‘Battery of the nation’ renewable project scaled back amid cost blowout

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A renewable energy project touted as an essential part of the plan to make Tasmania the “battery of the nation” and boost energy security on the mainland has been scaled back after a multibillion-dollar cost blowout.

The Marinus Link, a joint venture between the federal government, Victoria and Tasmania, was expected to cost $3 billion in 2017 for two 750-megawatt cables, but costs ballooned to an estimated $6 billion due to global inflation, spiralling steel prices and supply chain disruptions.

Hydro Tasmania’s Gordon Dam on Lake Gordon. The Marinus Link would send power stored in Tasmania’s hydroelectric dams to the mainland.Credit: Peter Mathew

Federal Energy Minister Chris Bowen revealed on Sunday that the venture would proceed with only a single cable, costing $3.3 billion, in response to the cost blowout. He said the goal was to begin delivering power to the mainland by 2028.

He said the single cable would deliver about two-thirds of the benefits that would have come from having two cables, and that it would boost energy security on both sides of the Bass Strait by backing up Tasmania’s renewable generation in the darker months of winter and filling gaps on the eastern seaboard.

“Marinus Link is an important project for Australia’s renewable transformation and a vital project for Tasmania as well as the mainland,” Bowen said.

He confirmed on Sunday that the Albanese government has increased its stake to 49 per cent of the joint venture, in which Victoria has a 33.3 per cent share and Tasmania now has 17.7 per cent, with an option to sell its stake to the Commonwealth on completion.

His announcement followed Tasmanian Energy Minister Guy Barnett’s comments last month that there was a “line in the sand” on costs his state would not cross.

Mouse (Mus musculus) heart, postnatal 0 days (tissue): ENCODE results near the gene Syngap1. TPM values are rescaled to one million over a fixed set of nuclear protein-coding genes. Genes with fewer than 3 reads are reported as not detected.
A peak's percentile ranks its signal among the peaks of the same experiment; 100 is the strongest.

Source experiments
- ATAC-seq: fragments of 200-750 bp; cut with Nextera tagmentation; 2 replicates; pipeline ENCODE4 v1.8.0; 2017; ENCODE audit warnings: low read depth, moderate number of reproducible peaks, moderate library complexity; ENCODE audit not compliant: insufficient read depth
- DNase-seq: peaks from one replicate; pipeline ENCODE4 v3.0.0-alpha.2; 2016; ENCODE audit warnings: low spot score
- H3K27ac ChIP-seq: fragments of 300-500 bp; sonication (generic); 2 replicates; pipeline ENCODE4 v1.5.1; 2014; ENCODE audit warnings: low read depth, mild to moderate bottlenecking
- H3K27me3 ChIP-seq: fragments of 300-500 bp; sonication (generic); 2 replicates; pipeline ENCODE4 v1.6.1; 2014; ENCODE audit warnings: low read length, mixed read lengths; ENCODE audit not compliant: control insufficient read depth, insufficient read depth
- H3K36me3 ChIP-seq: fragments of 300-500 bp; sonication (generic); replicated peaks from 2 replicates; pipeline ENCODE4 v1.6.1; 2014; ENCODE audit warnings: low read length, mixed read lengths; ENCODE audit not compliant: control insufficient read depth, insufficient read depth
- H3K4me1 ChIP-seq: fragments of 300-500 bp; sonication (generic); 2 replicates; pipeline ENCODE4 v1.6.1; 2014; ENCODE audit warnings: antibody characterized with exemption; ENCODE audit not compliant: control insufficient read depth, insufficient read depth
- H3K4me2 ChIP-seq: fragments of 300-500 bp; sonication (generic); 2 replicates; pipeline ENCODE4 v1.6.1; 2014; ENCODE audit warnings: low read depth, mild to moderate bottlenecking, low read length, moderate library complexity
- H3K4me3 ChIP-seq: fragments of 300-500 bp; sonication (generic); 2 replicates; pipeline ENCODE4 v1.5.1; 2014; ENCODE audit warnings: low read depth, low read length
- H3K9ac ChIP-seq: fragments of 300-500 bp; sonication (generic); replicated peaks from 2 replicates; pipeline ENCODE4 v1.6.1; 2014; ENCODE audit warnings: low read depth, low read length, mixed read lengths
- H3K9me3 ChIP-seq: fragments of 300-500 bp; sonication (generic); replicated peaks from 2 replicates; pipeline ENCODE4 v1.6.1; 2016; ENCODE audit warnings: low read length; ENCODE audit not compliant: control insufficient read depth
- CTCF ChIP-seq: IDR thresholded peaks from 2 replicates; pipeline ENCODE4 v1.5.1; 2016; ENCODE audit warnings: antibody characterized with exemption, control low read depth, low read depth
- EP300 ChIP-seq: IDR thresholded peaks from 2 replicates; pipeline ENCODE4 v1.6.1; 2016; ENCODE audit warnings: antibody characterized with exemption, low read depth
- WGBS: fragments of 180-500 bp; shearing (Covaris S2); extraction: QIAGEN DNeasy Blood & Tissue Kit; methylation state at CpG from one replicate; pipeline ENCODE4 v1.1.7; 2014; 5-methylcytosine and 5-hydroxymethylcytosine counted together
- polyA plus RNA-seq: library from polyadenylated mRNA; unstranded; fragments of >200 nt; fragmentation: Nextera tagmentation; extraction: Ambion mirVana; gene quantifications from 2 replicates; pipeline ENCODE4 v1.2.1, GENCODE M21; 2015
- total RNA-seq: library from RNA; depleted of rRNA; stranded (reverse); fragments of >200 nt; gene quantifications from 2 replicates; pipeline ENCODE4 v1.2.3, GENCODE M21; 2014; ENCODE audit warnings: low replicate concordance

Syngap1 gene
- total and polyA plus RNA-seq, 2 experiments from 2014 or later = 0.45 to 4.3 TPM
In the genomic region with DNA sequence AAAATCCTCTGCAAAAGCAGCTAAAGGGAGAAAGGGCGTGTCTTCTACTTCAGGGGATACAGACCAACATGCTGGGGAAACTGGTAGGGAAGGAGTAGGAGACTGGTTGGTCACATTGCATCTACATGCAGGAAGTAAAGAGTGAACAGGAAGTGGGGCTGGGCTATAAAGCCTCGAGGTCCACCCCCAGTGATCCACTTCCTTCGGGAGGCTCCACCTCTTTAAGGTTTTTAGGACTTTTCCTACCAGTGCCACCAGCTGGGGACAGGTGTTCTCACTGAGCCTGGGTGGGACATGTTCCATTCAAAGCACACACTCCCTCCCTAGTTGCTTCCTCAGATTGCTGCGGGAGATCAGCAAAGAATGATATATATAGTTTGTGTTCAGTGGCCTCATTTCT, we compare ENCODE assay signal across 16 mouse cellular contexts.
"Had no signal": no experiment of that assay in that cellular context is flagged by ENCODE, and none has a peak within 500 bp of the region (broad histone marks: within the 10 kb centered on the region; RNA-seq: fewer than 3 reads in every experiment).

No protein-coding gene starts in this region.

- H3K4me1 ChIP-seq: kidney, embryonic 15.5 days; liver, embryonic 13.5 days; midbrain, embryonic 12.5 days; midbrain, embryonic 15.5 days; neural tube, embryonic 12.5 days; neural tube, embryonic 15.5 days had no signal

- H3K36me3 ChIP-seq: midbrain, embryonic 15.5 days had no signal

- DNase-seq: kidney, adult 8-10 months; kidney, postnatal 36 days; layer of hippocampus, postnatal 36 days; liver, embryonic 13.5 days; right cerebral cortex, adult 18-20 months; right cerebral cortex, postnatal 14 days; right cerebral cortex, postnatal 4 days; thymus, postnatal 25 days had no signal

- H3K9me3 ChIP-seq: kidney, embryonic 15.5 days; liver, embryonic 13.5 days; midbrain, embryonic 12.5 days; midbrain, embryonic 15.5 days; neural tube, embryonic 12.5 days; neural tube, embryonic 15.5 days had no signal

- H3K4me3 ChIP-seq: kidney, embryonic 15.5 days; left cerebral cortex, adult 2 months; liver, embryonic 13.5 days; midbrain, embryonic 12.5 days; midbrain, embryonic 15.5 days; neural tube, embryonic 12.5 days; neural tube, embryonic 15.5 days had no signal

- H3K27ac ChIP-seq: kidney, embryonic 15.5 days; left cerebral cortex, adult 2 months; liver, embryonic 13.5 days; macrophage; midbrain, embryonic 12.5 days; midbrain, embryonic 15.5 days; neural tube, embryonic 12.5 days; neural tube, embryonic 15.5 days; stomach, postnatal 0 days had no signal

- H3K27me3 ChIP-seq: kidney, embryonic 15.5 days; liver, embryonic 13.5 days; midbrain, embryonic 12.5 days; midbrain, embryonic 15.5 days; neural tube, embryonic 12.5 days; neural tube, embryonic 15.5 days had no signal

The additional commitment is worth about $76 million, bringing the federal government’s total contribution to $1.6 billion. Those funds will be sourced from the $20 billion Rewiring the Nation fund for new electricity transmission projects.

The project involves installation of a 255-kilometre high-voltage interconnector under the Bass Strait, between north-west Tasmania and Waratah Bay in South Gippsland, Victoria, to send power stored in Tasmania’s hydroelectric dams, generated by the state’s burgeoning solar and wind farms.

Hydro Tasmania, the state-owned energy generator, says Marinus Link would enable it to realise its vision for the state to become the “battery of the nation”, and on Sunday said it can now expand the Tarraleah hydroelectric project and develop another one at Lake Cethana.

“Marinus Link is the linchpin,” said Hydro Tasmania chief executive Ian Brooksbank. “It will attract the new wind developments needed to meet the future energy needs of Tasmanians and industry, and it will deliver the energy security needed for business confidence.”

This masthead revealed last week that the cost of the Snowy 2.0 pumped hydro project in Kosciuszko National Park, NSW, had blown out by more than $6 billion, to a total of $12 billion.

The Albanese government has committed to double the share of clean energy in the grid to 82 per cent by 2030, and the rise of renewables is undercutting fossil fuels, spurring early closures of coal plants across the eastern seaboard.

There is an urgent need to for new energy storage projects that back up renewables when the sun isn’t shining and wind isn’t blowing, which could include pumped hydro, batteries or gas plants.

The independent electricity grid operator warned last week any delays to current projects would increase the risks of blackouts this summer, with expected hot, dry weather risking surges in demand for air-conditioning during heatwaves.

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